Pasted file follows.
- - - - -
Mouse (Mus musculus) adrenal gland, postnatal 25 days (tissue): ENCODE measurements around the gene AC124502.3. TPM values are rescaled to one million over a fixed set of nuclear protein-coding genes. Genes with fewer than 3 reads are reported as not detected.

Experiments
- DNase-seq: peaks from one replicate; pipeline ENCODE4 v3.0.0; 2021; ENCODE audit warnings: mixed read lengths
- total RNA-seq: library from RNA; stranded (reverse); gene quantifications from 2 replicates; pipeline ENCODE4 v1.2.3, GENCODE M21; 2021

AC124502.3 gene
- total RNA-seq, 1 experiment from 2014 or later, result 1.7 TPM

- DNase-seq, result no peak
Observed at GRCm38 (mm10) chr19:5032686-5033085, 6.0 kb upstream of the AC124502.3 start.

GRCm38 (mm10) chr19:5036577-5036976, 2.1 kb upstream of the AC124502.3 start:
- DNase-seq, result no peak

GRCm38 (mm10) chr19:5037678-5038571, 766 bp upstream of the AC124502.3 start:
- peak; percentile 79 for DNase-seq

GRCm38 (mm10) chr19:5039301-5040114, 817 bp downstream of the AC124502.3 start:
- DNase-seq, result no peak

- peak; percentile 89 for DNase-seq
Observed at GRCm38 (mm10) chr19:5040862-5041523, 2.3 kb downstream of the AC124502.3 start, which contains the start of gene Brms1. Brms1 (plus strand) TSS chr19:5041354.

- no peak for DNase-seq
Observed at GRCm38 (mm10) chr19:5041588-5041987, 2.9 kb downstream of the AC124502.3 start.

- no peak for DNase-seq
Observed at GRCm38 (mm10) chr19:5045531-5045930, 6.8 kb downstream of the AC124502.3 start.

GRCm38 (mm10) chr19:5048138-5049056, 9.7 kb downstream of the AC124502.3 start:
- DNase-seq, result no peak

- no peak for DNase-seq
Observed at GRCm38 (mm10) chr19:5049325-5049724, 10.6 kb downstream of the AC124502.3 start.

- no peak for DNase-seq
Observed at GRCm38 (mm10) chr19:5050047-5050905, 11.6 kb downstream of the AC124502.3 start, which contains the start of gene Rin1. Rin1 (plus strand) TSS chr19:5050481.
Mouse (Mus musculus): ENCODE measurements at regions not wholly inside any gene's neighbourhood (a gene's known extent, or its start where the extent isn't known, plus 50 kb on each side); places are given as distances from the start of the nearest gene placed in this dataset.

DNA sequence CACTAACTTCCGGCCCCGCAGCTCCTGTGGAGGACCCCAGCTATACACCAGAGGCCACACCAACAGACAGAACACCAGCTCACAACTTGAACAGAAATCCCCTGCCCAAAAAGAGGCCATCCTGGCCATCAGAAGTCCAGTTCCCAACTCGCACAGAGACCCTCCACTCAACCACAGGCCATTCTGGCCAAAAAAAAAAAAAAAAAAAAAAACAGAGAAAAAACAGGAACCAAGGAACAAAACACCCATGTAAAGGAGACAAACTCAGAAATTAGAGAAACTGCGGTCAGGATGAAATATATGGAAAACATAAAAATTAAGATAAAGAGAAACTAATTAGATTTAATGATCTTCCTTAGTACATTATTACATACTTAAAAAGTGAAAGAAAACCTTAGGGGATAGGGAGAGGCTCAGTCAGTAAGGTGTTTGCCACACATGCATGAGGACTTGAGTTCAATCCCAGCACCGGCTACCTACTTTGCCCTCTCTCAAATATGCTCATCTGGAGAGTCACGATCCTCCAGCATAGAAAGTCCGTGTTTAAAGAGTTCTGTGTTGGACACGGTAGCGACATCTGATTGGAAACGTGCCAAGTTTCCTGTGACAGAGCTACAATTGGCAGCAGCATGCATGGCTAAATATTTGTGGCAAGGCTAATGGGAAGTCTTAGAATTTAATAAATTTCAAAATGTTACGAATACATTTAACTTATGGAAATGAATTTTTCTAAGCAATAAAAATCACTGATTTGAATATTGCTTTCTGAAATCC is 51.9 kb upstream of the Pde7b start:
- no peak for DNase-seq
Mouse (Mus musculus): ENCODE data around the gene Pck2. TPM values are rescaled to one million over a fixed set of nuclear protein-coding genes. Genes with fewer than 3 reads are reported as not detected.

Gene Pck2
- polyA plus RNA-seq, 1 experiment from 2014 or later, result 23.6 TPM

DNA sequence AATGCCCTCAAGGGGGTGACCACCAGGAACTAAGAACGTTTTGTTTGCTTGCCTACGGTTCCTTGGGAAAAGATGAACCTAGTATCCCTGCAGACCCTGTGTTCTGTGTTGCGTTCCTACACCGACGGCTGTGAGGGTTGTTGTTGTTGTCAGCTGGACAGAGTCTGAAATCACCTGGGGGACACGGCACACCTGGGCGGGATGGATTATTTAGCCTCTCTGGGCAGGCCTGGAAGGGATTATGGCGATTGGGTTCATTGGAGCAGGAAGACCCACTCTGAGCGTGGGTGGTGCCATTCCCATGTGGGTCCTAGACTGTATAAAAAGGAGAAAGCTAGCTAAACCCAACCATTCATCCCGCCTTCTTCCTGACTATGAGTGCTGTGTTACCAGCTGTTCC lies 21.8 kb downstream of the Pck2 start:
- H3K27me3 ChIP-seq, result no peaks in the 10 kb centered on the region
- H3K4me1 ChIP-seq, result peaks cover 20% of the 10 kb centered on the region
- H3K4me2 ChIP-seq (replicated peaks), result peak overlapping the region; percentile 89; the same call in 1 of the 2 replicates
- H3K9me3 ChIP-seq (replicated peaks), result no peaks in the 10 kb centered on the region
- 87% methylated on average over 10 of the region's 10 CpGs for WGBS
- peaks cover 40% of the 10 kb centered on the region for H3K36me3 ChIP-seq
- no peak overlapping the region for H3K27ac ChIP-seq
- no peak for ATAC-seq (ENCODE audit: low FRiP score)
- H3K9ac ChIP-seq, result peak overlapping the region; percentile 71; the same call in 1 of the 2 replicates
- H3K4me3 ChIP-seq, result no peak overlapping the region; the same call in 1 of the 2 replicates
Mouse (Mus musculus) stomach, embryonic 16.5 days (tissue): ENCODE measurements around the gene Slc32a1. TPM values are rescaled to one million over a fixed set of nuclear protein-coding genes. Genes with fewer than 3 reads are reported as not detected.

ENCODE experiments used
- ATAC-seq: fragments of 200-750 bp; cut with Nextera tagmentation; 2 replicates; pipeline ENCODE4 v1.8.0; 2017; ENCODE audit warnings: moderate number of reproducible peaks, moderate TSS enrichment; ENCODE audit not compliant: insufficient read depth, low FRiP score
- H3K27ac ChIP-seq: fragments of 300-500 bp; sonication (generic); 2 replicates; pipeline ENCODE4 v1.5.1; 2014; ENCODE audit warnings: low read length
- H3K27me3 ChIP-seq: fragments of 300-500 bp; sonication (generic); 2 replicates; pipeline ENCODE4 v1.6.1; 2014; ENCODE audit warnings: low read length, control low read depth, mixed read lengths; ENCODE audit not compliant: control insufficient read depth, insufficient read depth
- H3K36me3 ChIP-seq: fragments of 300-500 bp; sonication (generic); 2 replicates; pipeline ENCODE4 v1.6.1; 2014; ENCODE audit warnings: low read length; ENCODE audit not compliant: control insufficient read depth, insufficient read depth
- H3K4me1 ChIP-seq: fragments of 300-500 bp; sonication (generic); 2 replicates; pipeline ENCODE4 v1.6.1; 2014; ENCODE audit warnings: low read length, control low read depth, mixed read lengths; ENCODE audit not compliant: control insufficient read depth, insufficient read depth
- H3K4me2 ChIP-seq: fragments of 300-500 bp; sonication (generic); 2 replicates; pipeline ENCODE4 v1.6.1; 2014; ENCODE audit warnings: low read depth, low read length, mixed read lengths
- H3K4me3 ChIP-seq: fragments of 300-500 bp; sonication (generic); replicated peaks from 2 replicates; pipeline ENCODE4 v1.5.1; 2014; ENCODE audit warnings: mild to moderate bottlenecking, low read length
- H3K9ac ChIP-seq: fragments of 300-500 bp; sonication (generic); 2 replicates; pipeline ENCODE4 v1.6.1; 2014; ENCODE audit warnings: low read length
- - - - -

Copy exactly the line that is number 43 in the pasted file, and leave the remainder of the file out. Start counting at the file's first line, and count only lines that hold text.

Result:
- H3K4me3 ChIP-seq, result no peak overlapping the region; the same call in 1 of the 2 replicates